Today - April 5th - marks 1000 days till the end of 2015.
December 31, 2015 is also the symbolic deadline of the Millennium Development Goals (MDGs); eight global objectives ranging from providing universal primary education to halting the spread of HIV/AIDS through to halving extreme poverty.
The MDGs were agreed to at the United Nations in New York in 2000 by 180 world leaders, including then Prime Minister John Howard. They have created a massive global framework for improving the lives of those less fortunate and unprecedented public and political will from donor and poverty-afflicted countries alike.
The focus on the MDGs resulting in greater aid and domestic investments, as well as advances in trade and technology, has undoubtedly helped make the world a better place.
According to the Millennium Development Goals Report from 2012, the target of reducing extreme poverty by half has been reached well ahead of the 2015 deadline.
In 2012, UNICEF reported that in the last two decades, the number of young children dying before their fifth birthday has been slashed from 12 million a year to 7 million. That's 14,000 fewer children under five dying each day than in 1990. Some of the biggest improvements in child mortality have occurred in the Asia-Pacific.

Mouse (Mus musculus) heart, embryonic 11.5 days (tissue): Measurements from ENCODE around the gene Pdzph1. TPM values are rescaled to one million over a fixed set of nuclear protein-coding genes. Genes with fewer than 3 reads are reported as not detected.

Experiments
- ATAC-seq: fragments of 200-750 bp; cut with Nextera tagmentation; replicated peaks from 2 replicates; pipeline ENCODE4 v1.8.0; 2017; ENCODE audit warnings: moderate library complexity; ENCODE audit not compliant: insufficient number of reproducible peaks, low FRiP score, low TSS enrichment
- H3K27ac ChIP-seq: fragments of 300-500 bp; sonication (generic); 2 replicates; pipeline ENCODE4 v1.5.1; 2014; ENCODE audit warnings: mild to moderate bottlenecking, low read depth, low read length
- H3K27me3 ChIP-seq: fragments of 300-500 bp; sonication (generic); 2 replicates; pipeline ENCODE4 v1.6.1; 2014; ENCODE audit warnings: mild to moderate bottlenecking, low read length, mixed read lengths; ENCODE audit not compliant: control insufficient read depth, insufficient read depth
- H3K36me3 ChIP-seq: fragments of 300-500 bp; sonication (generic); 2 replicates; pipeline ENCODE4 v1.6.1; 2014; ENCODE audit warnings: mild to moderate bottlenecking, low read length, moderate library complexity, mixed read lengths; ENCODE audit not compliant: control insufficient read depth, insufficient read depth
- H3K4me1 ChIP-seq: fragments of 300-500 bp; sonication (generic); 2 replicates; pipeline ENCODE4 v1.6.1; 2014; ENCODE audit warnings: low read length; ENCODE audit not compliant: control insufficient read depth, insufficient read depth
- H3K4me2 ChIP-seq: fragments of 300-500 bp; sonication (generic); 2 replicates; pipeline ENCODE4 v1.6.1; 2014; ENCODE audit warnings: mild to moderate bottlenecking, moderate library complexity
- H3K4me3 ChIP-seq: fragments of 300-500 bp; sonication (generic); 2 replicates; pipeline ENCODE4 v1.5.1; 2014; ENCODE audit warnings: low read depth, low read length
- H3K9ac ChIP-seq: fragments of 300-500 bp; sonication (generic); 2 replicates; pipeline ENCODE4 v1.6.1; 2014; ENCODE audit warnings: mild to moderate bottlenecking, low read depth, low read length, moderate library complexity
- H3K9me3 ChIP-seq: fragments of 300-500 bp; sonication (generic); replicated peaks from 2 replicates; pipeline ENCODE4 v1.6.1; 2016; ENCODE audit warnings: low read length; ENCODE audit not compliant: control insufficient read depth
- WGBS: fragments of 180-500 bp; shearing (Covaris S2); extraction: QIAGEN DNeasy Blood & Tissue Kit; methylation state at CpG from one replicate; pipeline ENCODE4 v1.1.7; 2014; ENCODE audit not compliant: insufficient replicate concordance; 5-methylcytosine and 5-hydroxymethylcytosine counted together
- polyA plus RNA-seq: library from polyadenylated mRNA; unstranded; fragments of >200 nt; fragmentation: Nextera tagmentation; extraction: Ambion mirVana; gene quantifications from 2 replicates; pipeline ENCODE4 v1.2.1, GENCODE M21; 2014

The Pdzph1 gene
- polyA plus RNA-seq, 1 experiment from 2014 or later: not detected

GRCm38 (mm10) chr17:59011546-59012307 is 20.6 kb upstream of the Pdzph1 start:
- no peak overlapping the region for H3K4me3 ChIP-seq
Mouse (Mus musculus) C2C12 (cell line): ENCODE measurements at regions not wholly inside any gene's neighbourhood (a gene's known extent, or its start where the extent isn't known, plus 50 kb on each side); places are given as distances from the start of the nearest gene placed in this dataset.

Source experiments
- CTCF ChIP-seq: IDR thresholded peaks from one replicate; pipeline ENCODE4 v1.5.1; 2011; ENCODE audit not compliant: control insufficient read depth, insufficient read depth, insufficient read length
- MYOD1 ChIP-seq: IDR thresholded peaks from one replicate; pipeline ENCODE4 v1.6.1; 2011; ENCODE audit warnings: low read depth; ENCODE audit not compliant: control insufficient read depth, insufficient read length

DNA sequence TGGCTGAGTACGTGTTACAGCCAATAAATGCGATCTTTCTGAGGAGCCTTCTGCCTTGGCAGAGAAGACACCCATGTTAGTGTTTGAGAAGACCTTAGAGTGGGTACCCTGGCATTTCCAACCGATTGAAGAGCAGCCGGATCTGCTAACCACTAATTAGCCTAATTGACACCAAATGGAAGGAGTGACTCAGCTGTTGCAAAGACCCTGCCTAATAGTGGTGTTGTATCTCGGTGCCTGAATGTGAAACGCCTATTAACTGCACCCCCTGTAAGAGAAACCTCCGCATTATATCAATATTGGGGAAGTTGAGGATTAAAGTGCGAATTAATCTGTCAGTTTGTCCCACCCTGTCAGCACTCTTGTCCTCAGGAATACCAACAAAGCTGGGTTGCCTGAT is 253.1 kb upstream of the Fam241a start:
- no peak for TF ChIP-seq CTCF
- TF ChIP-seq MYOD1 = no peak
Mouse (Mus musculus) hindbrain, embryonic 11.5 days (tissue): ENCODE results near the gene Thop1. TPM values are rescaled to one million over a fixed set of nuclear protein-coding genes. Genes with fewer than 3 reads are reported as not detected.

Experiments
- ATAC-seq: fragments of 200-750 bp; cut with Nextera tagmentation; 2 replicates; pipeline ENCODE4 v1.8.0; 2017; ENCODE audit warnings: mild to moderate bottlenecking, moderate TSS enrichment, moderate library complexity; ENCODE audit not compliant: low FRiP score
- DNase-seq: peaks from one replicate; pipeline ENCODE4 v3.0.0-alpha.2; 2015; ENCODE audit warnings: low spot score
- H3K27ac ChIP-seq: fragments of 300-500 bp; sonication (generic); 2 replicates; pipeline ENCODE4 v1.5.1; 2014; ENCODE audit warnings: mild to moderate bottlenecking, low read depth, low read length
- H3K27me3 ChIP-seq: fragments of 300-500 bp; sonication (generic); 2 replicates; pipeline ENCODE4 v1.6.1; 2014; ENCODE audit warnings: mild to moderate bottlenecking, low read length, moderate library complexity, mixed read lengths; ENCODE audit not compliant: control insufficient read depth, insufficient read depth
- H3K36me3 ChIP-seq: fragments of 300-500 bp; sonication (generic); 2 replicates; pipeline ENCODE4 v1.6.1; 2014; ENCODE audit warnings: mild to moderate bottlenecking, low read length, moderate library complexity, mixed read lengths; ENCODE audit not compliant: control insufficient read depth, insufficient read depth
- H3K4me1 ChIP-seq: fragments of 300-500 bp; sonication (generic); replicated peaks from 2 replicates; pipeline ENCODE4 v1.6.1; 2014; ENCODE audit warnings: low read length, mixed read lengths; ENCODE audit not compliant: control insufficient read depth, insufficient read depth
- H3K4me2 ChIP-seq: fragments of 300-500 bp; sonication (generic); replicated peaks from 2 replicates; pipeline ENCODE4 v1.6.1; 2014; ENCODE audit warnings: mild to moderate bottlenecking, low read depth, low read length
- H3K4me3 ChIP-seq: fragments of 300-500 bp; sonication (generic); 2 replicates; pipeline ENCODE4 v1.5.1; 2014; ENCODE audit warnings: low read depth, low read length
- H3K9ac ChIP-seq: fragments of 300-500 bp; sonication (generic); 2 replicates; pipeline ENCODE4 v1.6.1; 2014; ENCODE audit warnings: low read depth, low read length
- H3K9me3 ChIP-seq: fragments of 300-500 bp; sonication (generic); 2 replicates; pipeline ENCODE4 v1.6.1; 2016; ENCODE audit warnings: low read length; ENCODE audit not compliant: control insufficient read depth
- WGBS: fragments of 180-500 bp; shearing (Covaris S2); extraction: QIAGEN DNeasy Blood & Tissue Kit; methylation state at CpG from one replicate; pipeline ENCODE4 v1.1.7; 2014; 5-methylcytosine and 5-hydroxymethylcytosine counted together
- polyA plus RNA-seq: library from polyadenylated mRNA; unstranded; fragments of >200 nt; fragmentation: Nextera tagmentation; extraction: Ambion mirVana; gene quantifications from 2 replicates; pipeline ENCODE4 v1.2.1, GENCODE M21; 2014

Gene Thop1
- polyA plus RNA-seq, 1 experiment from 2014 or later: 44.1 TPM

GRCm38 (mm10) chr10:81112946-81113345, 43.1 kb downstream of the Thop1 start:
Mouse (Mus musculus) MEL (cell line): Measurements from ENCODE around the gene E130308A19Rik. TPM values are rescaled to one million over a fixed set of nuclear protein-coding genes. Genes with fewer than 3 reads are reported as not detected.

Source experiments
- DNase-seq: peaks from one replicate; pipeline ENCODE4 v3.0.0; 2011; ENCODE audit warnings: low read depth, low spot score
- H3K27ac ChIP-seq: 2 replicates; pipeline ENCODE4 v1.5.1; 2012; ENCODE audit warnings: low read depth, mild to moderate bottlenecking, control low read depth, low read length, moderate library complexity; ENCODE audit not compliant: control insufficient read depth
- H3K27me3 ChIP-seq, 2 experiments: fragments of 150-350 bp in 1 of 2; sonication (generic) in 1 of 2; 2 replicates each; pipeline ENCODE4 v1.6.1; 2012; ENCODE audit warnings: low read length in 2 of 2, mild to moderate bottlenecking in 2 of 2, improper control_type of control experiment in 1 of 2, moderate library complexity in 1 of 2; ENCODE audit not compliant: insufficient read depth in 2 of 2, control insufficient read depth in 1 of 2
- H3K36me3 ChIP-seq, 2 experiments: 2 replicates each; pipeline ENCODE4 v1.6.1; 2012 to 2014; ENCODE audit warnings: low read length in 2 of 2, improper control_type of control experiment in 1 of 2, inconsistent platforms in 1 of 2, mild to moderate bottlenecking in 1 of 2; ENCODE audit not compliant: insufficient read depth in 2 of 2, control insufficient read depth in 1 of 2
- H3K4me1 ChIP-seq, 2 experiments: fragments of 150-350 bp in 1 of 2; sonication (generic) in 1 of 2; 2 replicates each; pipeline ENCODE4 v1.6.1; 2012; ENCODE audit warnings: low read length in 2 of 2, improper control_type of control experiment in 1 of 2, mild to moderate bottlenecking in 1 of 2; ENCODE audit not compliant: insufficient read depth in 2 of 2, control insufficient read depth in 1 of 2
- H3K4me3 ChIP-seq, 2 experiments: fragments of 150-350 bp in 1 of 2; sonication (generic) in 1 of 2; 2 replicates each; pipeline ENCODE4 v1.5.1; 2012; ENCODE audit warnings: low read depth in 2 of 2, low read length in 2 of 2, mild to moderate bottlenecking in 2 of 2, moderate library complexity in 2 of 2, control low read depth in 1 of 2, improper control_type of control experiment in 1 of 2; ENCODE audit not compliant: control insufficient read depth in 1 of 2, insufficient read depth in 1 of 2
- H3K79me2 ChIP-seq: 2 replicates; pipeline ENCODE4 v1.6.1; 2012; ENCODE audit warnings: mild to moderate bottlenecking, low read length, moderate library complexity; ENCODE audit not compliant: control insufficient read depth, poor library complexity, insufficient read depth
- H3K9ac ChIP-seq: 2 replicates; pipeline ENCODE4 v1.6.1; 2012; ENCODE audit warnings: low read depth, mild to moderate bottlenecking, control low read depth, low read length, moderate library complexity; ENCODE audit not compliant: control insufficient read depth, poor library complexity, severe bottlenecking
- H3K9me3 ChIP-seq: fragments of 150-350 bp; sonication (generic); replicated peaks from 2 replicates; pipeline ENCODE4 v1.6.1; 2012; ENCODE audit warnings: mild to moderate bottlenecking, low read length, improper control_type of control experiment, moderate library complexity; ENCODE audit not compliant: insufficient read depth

More children than ever before are now enrolled in primary school and the global gender gap is narrowing, with 95 literate young women for every 100 young men.
These results represent a tremendous reduction in human suffering and UN Secretary-General Ban Ki-Moon believes these milestones are a "clear validation of the approach embodied in the MDGs."
For its part, Australian aid has played a significant role. A three year $200 million aid commitment made in 2011 to the Global Alliance for Vaccines and Immunisations (the GAVI Alliance), will provide 7 million lifesaving child immunisations.
The impact of our aid in countries closer to home has been strong. In 2011, half a million people in Indonesia were helped to access safe drinking water thanks to Australian aid and over the next 3 years will provide 300,000 young people with places in junior secondary school.
The benefits to Australia of aid efforts to help to control infectious diseases like tuberculosis in the developing world cannot be underestimated. The fact is that sixty per cent of the global burden of this air borne killer lies in the Asia Pacific region and in the case of Papua New Guinea, literally kilometers from our shores. This means that addressing such problems are not only our regional responsibility, but also in our best interests.
It has been said that in total our aid reaches more people than the population of Australia. Not a bad effort from a funding pot that comprises only 1.4 per cent of the federal budget.
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